Unfortunately for this use case, the amount you are willing to pay for it will pretty much scale directly to how much performance you can expect…but only because of the bright side.

Single Core vs Multi Core Geekbench Processor Benchmarks

The bright side is that rendering and editing applications, as well as other professional-oriented apps (file compression, for example), scale extremely well across multiple cores and threads!

  • Scale to budget, but start above the $800 range to start getting better multi-core laptop CPUs for the money
  • AMD CPUs and Intel CPUs are both great for rendering and editing, but Intel CPUs have better iGPU video decoding for improved timeline performanceeasily preferred if you don’t have a discrete GPU to accelerate a video editing timeline, otherwise, your preference may vary

For Gamers

Gamers…gamers know who they are.

But one thing that’s commonly unclear is exactly what makes a CPU good for gaming. Let’s talk about it.

Depending on the engine and age of a PC game, you’ll find that your CPU is treated differently.

Some games are better than others at utilizing multiple cores, but all games are reliant in some form or another on strong single-core performance.

So, a CPU choice obviously needs to be balanced with your GPU choice in any given game.

While you should still compare CPU and GPU selections between any two gaming laptop models in your price range, these decisions are mostly being made for you as you climb laptop pricing tiers.

  • For the most gaming performance-per-dollar, start with an $800+ Gaming Laptop or something like the Steam Deck. This is the range where discrete graphics begin to make gaming laptops a more worthwhile endeavor for your money.
    Discreet GPU + CPU in Laptop

    Image Credit: Dell

    Additionally, Steam Deck’s iGPU actually outperforms the majority of laptop iGPUs, even at 1080p- and the display res of 800p makes the handheld shockingly competent at playing modern games at 40-60 FPS.

  • If you’re targeting 144 Hz gaming, prioritize Intel CPUs for their single-core performance. AMD CPUs are pretty good too, but strong single-core performance will scale well in games where you’re trying to sustain higher framerates.
  • If you’re prioritizing value or game streaming potential, consider AMD CPUs & APUs. AMD CPUs are still fairly competitive with Intel CPUs in single-core performance (especially these days), and laptops with AMD APUs can provide surprisingly strong low-resolution gaming performance in the sub-$800 price range.


So there you have it. “CPU Speed” is too vague a term to reliably measure a laptop’s CPU performance, which depends on many factors, especially your workloads.

If I had to give a ballpark of a (speed = frequency) number, I’d stick to anything above a 2 GHz base clock and above a 3 GHz boost clock. That’ll at least weed out the true underperformers.

But I’m very hesitant to give even this rough of a ballpark as I don’t want to leave the impression that high frequency is always better.

Some CPUs have very low base clocks, but boost even above 5 GHz. Or some older generation CPUs with high clocks will be easily outperformed by lower-clocking modern CPUs. Or one Laptop CPU may have high theoretical boost clocks but will never be able to reach them due to bad cooling.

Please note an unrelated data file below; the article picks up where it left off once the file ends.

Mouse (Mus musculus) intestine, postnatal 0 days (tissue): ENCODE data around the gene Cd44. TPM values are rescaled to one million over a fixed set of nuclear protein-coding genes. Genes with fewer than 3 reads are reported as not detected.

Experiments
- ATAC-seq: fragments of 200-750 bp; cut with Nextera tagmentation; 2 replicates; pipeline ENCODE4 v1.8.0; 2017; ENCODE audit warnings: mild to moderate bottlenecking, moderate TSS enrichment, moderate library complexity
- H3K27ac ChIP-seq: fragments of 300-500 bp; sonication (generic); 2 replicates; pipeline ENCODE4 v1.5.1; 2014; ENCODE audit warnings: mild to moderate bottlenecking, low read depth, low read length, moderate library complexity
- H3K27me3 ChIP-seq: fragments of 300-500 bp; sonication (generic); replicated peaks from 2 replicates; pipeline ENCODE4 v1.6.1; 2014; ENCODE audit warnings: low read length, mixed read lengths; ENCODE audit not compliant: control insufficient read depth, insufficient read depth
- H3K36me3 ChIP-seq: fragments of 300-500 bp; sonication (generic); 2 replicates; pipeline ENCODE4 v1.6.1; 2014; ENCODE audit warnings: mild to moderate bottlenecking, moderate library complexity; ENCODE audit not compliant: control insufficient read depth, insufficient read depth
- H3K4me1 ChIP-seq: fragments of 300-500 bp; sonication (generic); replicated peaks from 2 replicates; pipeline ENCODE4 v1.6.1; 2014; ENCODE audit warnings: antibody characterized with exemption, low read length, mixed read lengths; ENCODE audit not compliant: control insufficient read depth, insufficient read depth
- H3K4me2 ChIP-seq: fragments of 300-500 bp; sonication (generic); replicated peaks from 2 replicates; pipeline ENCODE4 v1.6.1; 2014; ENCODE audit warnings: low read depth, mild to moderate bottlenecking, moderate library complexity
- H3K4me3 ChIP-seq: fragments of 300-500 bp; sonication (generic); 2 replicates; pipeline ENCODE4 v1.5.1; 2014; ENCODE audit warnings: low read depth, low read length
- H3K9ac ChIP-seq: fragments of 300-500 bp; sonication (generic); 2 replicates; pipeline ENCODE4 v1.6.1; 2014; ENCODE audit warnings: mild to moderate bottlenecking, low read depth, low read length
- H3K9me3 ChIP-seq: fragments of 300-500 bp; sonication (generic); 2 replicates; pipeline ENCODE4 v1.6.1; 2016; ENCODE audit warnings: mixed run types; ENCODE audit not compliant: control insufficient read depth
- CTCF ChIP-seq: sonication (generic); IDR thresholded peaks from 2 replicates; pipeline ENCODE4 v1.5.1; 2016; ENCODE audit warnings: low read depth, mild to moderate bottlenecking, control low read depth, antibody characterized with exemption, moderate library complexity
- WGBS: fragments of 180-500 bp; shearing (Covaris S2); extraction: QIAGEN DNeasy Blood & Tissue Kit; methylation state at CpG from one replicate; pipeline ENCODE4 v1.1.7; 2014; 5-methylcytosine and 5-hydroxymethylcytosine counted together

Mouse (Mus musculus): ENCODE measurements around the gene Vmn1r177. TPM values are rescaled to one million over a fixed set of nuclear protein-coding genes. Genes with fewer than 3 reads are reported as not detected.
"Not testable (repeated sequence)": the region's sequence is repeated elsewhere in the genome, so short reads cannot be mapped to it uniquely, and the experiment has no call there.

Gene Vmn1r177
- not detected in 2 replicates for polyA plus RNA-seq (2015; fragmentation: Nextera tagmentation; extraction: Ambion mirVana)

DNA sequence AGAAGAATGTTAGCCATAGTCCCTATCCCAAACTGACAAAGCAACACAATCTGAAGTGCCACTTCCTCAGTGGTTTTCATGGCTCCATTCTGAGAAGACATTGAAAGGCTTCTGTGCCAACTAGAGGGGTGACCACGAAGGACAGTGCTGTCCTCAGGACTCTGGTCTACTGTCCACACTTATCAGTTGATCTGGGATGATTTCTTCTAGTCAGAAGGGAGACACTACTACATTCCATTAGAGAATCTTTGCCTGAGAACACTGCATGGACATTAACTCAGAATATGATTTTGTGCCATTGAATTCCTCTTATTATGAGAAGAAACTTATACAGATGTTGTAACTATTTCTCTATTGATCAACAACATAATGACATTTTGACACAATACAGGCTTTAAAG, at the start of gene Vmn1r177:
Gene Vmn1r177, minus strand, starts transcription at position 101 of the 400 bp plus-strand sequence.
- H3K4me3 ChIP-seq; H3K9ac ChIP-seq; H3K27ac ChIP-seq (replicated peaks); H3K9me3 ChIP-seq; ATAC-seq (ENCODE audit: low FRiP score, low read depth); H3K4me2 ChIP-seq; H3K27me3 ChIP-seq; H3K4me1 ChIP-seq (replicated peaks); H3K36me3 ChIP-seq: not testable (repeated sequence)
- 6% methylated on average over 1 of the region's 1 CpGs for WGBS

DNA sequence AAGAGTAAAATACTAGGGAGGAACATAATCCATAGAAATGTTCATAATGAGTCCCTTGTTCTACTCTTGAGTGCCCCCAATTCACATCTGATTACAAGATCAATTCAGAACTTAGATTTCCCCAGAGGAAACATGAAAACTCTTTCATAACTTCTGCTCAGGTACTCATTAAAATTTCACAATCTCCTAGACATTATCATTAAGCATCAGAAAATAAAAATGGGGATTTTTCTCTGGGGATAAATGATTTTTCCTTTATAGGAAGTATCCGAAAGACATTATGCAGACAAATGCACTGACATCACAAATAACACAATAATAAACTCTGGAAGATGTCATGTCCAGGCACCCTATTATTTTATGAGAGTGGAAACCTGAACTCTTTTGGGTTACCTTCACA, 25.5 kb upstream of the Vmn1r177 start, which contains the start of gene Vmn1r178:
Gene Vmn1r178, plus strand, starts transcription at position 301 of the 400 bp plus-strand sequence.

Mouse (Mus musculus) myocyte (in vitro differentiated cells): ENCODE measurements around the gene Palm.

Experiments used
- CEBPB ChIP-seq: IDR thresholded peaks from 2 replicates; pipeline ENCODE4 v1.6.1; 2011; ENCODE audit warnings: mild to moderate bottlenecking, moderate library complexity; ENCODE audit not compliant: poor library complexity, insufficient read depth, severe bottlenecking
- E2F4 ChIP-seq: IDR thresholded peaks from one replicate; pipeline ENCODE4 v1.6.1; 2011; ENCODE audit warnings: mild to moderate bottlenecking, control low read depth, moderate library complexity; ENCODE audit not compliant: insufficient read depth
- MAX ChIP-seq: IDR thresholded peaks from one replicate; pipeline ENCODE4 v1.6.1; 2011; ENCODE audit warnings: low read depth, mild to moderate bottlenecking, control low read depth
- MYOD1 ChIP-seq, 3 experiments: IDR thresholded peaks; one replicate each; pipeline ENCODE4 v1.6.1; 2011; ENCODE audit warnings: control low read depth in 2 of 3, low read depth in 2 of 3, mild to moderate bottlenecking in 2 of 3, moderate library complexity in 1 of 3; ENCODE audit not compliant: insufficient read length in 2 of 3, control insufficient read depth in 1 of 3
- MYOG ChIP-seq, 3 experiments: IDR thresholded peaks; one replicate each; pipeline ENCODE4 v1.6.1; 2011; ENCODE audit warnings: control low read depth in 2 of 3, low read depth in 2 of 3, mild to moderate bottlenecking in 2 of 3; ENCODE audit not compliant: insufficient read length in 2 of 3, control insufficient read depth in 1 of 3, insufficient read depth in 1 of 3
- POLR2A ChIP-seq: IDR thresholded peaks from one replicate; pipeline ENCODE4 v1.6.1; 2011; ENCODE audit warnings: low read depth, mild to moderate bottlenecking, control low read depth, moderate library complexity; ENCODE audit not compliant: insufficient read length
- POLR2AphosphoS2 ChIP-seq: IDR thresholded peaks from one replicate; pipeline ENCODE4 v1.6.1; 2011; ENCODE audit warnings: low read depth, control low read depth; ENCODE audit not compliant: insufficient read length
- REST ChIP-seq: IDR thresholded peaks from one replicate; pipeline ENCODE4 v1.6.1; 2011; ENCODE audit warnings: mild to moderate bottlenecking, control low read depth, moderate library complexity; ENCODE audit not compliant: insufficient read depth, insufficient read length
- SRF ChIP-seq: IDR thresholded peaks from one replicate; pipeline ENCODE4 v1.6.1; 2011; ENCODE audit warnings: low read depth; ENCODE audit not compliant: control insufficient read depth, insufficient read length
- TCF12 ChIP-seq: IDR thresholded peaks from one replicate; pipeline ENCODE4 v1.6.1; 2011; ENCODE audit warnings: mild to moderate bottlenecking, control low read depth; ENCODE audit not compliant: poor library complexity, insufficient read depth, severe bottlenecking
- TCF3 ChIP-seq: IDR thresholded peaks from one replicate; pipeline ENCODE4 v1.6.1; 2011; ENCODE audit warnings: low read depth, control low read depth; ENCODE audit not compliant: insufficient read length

That’s why the truly best way to pick a laptop CPU is to first decide what your workloads will be, and, depending on their dependence on single or multi-core CPU performance, I’d head over to our list that ranks laptop CPUs by multi and single-core performance and get whichever laptop is outfitted with the best CPU for my workloads that also fits into my budget.

Then after you’ve picked a few CPUs that seem to theoretically complement your workloads and budget well, dig into benchmarks of specific Laptop models to see how the CPUs actually perform in those models.


Which Laptop Size is Right?

Laptop size is largely going to come down to personal preference, but as always, your desired workflow will always play a factor.

In general, I would say you should trend smaller for portability and larger for comfortable extended use, especially extended productivity or gaming.

What laptop size is right for you

If you want a more detailed rundown of various laptop sizes and who is best suited for them, consider Petar’s extended guide on Which Laptop Size Is Right For You.

What are the Best Laptop CPUs?

The best laptop CPUs are unfortunately going to change on a fairly regular basis, but the advice given in the article above should still be generally-applicable for years to come.

If you want an up-to-date rundown on the best laptop CPUs, though, Alex is maintaining a list of Laptop CPUs in Order of Performance just for you!

Can You Overclock a Laptop?

Depends on the laptop, but in the context of this article…nah, you aren’t going to be overclocking your laptop’s CPU anytime soon, barring some niche functions on high-end laptops.

You can overclock a laptop GPU, though I’m not sure I would recommend it for all laptops and setups. In fact, I would actually recommend undervolting to most laptop users– more on that in my own guide text linked above!

Over to You

And that’s it, at least for now!

I hope this article helped teach you what you needed to know about picking a laptop CPU, and how “Speed” definitely doesn’t tell the full story when it comes to processors. While I still covered just about everything that actually mattered for this article, I didn’t even mention SMT!

If you have any remaining questions about laptop CPUs or PC hardware in general, feel free to ask them in the comments section below or head to the CGDirector Forums!

Until then or until next time, have a good one! And never forget: not all Gigahertz are made equal.

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Christopher Harper

I have been a passionate devotee to technology since the age of 3, and to writing since before I even finished high school.

These passions have since combined into a living in my adulthood and have made writing about PC Hardware very satisfying.

If you need any assistance, leave a comment below: it’s what I’m here for.